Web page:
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Malcolm's latter day Godwin Grech moment

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Godwin Grech (Image via @ozkatz)

Our new Prime Minister's limp-wristed response to four events this week has disappointed with his authority once more called into question, writes Bob Ellis.

FOUR EVENTS this week have done damage to Malcolm Turnbull, undermined his authority and made him look, at the very least, unleaderly.

One was Abbott advocating terrorism in London’s Guildhall, for which Malcolm did not reprove him.

Abbott said refugees should be forced back at gunpoint into countries where they might be executed. Though this can be seen to be a breach of Australian law and to attract a sentence of twenty-five years, the Prime Minister, himself a trained lawyer, merely gave a rueful smile and said, sadly, that Abbott, a mere backbencher, could now say what he liked.

He seemed weak in this, his response to the man he overthrew, now a terrorism advocate, unrepentant, unpunished and gone rogue.

Another event was the Amnesty International finding that a boat on the way to New Zealand was not in distress when Australian military personnel boarded it, kidnapped the people on it, treated them badly in airless cabins, denying one woman her asthma puffer, and paid people smugglers to dump them on a reef off Indonesia, which did not want to take them in.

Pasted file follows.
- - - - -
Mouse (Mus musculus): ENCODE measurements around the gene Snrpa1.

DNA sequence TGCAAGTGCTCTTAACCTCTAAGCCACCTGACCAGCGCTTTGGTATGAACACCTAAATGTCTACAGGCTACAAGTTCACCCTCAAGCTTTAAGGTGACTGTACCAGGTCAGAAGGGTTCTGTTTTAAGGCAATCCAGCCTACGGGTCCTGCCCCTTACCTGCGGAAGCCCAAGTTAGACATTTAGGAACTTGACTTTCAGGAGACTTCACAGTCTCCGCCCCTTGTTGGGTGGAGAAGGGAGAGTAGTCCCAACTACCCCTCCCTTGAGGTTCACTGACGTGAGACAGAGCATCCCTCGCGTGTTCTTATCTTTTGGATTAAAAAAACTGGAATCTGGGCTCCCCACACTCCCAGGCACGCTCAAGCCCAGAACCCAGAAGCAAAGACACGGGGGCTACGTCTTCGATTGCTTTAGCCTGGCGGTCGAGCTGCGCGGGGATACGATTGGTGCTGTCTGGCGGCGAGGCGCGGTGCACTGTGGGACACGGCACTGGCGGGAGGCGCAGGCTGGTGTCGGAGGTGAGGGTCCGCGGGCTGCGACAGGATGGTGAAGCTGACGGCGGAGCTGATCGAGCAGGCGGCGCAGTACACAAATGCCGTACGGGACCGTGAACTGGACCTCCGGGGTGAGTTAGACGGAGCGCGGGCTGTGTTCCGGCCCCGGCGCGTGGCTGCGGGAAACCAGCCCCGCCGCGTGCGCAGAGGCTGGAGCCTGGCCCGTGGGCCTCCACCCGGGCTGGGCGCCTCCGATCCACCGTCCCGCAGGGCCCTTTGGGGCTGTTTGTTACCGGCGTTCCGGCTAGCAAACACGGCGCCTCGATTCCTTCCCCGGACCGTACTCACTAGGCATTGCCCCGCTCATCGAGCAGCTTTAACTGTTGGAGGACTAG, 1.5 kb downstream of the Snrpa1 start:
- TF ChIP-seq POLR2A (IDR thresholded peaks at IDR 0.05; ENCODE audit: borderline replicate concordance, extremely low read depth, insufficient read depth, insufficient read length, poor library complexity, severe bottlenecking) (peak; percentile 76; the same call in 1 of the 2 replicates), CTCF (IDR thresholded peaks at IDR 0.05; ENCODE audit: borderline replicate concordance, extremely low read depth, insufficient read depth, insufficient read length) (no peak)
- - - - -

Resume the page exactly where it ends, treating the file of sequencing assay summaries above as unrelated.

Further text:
This means the responsible minister, Peter Dutton, was, himself, a people smuggler and in breach of international law, and liable under current Australian law to eight or fifteen years in gaol.

A third event also involved Peter Dutton. It turned out he had refused an abortion to a raped woman and sent her back to a very small country where her rapist, unpunished, could get at her again, and was now, on second thoughts, letting her back into Australia for a termination in her sixteenth or seventeenth week, a sizeable trauma that might endanger her mental health, before sending her back into her rapist's vicinity again.

Another was a minister, Fiona Nash, saying on Q&A that farmers should be able to refuse coal seam gas mining companies access to their land. This was after a farmer, George Bender, had suicided after fighting, vainly, the mining moguls for seven years. Malcolm did not fire her, nor make any comment on what she said.

On top of this, he will soon be facing allegations that his Treasurer, Scott Morrison, when Minister for Immigration, assisted the escape of one at least of the murderers of Reza Barati and, furthermore, failed to seek punishment for the deeds of twenty other violent men who with bullets, knives, pipes and rocks injured sixty other young men on Manus Island, after having himself provoked them face to face with the cruel, implacable news that they would “never, never” live in Australia, even those who had relatives here.

This will be on top of his neglect of children, raped on his watch which makes him, as their sometime legal guardian, guilty of child abuse himself.

Will Malcolm sack him, or stand him down, when these investigations begin? Of course he won't.

Has he shown himself in these matters to be a weakling? Or, worse, a collaborator in major crime? It certainly looks like both possibilities are currently in play.

It is likely, though not certain, that our new Prime Minister's popularity has peaked and one or other of the above events will become his latterday “Godwin Grech Moment” and his inevitable plummeting begin.

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